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Committee delays work on controversial electronic copyright bill

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Committee delays work on controversial electronic copyright bill06/17/96 WASHINGTON, D.C.--The House of Representatives' Subcommittee on Courts and Intellectual Property has…

Committee delays work on controversial electronic copyright bill


WASHINGTON, D.C.–The House of Representatives’ Subcommittee on Courts and Intellectual Property has for the fourth time delayed the mark-up of H.R. 2441, the NII Copyright Protection Act. The bill, which would update copyright law in response to the new technology of the Internet and National Information Infrastructure, was originally scheduled for approval on May 5, but has been delayed repeatedly because of unanticipated opposition.

The bill, based on the “White Paper of the Patent and Trademark Office Information Infrastructure Task Force,” would amend copyright law by explicitly extending its protections to works transmitted by the Internet. It would also add a section imposing civil liability for any service or device utilized with the “primary purpose” of circumventing a copyright protection system.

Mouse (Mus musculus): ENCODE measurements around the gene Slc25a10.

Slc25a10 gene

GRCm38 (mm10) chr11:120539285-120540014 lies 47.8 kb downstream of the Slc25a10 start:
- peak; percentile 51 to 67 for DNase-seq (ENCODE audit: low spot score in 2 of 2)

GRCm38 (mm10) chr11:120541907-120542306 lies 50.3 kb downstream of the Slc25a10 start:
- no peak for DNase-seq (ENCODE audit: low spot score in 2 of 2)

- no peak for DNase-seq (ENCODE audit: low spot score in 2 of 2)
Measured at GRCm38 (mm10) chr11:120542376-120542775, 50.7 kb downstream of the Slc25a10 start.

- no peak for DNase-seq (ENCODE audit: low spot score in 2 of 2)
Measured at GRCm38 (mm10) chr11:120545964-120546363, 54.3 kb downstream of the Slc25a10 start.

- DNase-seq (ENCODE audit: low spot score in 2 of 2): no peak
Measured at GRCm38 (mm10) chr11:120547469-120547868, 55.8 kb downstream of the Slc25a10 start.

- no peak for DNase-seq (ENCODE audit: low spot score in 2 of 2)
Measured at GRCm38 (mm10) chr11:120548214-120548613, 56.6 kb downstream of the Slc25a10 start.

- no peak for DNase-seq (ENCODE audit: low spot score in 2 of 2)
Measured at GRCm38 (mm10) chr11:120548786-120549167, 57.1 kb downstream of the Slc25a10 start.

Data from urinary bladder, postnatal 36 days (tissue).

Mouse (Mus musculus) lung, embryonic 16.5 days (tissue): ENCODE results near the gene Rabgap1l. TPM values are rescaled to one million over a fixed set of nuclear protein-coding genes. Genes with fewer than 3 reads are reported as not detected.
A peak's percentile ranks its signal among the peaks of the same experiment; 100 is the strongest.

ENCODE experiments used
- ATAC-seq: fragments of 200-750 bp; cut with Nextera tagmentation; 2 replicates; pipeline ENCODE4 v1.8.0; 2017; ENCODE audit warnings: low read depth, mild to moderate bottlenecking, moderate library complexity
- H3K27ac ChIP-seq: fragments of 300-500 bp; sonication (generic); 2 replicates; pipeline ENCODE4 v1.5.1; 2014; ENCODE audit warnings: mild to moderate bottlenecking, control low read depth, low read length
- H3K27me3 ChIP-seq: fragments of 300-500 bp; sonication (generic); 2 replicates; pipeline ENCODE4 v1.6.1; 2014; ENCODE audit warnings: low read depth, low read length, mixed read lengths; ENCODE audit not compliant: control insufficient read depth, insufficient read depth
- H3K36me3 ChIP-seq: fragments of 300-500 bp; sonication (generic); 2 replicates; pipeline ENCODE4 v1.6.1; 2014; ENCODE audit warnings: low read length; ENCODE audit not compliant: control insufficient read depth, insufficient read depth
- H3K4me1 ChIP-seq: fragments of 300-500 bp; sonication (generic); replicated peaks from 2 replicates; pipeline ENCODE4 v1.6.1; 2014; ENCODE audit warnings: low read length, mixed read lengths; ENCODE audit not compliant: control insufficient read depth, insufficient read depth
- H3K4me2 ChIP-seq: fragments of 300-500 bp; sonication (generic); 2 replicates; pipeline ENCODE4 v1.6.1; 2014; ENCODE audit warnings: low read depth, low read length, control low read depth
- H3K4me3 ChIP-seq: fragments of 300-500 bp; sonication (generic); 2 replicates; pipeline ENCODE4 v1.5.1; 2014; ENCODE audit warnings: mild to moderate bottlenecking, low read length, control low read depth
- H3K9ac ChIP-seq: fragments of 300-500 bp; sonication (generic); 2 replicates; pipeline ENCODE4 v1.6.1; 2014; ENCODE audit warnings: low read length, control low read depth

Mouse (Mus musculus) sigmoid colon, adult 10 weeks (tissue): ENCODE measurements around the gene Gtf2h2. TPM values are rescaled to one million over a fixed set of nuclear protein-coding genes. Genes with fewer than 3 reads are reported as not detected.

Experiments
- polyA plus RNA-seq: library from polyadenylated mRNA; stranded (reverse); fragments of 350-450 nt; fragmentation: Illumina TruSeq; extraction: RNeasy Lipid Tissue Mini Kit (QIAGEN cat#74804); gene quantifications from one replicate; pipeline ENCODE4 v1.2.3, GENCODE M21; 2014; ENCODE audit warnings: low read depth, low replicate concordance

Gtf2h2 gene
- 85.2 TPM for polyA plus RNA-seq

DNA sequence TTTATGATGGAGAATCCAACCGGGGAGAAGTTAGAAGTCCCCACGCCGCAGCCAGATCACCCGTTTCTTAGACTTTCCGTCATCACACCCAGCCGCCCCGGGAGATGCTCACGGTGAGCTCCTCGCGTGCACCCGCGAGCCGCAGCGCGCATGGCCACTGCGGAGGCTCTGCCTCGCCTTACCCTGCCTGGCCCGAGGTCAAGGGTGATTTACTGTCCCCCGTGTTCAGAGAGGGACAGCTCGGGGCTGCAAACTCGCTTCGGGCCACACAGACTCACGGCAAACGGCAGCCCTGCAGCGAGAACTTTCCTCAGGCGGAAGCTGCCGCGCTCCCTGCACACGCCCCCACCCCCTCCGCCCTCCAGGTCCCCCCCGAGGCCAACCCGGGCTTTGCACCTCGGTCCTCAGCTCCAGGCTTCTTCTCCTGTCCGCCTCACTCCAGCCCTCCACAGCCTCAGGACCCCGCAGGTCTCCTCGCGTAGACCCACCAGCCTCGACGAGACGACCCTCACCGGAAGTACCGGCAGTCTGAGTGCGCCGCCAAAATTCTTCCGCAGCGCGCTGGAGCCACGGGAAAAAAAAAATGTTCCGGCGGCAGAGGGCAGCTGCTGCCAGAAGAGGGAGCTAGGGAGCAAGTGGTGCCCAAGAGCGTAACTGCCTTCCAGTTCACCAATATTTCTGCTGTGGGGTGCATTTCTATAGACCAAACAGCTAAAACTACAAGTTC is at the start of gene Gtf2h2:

Opponents of the bill charge that it would undercut the development of cyberspace communications. The Digital Future Coalition, an alliance of 27 organizations opposing the bill, argues that it will not clarify current law. Adam Eisgrau, a spokesman for the DFC, said the bill deals only with the relationship between creators and licensees, ignoring long-standing copyright provisions — such as fair use and educational use exceptions — reflecting the goal of promoting science and the arts.

Supporters of the bill, organized as the Creative Incentive Coalition, respond that if copyright law is not clarified to apply in cyberspace, the medium will not develop because authors will be unable to preserve any rights to the works they produce. Ken Kay, Executive Director of the CIC, argued that although free speech is important, consideration must be given to the commerce that surrounds it.

Kay asserted that the bill would only codify what is already the law in practice. Journalists would benefit, Kay says, in their role as authors of works. The Newspaper Association of America is a member of the CIC and endorsed the “White Paper,” but has not separately endorsed the bill. (H.R. 2441)

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